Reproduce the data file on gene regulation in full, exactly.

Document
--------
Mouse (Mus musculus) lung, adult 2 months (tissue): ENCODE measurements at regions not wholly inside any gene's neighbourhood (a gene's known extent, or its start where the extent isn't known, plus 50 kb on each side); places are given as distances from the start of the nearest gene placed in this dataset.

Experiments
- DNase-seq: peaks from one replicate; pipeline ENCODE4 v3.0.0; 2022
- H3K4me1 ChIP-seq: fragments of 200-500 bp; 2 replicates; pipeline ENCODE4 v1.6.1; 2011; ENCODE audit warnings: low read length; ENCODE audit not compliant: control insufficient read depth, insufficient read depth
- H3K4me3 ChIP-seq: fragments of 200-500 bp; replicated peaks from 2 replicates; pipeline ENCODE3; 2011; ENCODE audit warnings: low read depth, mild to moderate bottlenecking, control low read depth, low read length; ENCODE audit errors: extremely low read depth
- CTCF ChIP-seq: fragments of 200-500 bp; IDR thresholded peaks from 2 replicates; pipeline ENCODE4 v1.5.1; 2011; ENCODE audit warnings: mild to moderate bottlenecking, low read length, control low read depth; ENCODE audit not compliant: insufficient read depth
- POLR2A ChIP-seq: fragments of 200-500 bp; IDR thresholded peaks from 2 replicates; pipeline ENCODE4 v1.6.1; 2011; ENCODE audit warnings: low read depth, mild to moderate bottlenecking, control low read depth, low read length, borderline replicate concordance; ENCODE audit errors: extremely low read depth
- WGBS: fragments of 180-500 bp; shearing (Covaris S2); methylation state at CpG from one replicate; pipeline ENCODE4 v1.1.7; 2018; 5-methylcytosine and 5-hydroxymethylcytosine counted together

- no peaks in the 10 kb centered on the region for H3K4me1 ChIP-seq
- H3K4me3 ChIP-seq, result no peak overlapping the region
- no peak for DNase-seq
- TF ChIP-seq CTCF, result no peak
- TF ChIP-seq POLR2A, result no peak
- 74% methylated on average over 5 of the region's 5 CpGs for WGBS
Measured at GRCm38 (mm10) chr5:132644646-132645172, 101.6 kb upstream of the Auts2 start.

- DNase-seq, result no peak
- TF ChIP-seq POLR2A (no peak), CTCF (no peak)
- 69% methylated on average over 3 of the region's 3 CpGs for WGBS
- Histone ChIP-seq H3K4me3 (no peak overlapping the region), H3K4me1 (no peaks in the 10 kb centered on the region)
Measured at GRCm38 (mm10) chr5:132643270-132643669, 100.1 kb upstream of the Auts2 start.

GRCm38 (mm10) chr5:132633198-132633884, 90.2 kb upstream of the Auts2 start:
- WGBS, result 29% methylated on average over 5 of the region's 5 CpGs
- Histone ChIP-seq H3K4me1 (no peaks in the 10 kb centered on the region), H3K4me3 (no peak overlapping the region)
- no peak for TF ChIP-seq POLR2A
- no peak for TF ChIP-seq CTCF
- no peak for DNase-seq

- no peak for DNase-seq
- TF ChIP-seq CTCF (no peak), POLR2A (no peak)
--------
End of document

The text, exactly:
Mouse (Mus musculus) lung, adult 2 months (tissue): ENCODE measurements at regions not wholly inside any gene's neighbourhood (a gene's known extent, or its start where the extent isn't known, plus 50 kb on each side); places are given as distances from the start of the nearest gene placed in this dataset.

Experiments
- DNase-seq: peaks from one replicate; pipeline ENCODE4 v3.0.0; 2022
- H3K4me1 ChIP-seq: fragments of 200-500 bp; 2 replicates; pipeline ENCODE4 v1.6.1; 2011; ENCODE audit warnings: low read length; ENCODE audit not compliant: control insufficient read depth, insufficient read depth
- H3K4me3 ChIP-seq: fragments of 200-500 bp; replicated peaks from 2 replicates; pipeline ENCODE3; 2011; ENCODE audit warnings: low read depth, mild to moderate bottlenecking, control low read depth, low read length; ENCODE audit errors: extremely low read depth
- CTCF ChIP-seq: fragments of 200-500 bp; IDR thresholded peaks from 2 replicates; pipeline ENCODE4 v1.5.1; 2011; ENCODE audit warnings: mild to moderate bottlenecking, low read length, control low read depth; ENCODE audit not compliant: insufficient read depth
- POLR2A ChIP-seq: fragments of 200-500 bp; IDR thresholded peaks from 2 replicates; pipeline ENCODE4 v1.6.1; 2011; ENCODE audit warnings: low read depth, mild to moderate bottlenecking, control low read depth, low read length, borderline replicate concordance; ENCODE audit errors: extremely low read depth
- WGBS: fragments of 180-500 bp; shearing (Covaris S2); methylation state at CpG from one replicate; pipeline ENCODE4 v1.1.7; 2018; 5-methylcytosine and 5-hydroxymethylcytosine counted together

- no peaks in the 10 kb centered on the region for H3K4me1 ChIP-seq
- H3K4me3 ChIP-seq, result no peak overlapping the region
- no peak for DNase-seq
- TF ChIP-seq CTCF, result no peak
- TF ChIP-seq POLR2A, result no peak
- 74% methylated on average over 5 of the region's 5 CpGs for WGBS
Measured at GRCm38 (mm10) chr5:132644646-132645172, 101.6 kb upstream of the Auts2 start.

- DNase-seq, result no peak
- TF ChIP-seq POLR2A (no peak), CTCF (no peak)
- 69% methylated on average over 3 of the region's 3 CpGs for WGBS
- Histone ChIP-seq H3K4me3 (no peak overlapping the region), H3K4me1 (no peaks in the 10 kb centered on the region)
Measured at GRCm38 (mm10) chr5:132643270-132643669, 100.1 kb upstream of the Auts2 start.

GRCm38 (mm10) chr5:132633198-132633884, 90.2 kb upstream of the Auts2 start:
- WGBS, result 29% methylated on average over 5 of the region's 5 CpGs
- Histone ChIP-seq H3K4me1 (no peaks in the 10 kb centered on the region), H3K4me3 (no peak overlapping the region)
- no peak for TF ChIP-seq POLR2A
- no peak for TF ChIP-seq CTCF
- no peak for DNase-seq

- no peak for DNase-seq
- TF ChIP-seq CTCF (no peak), POLR2A (no peak)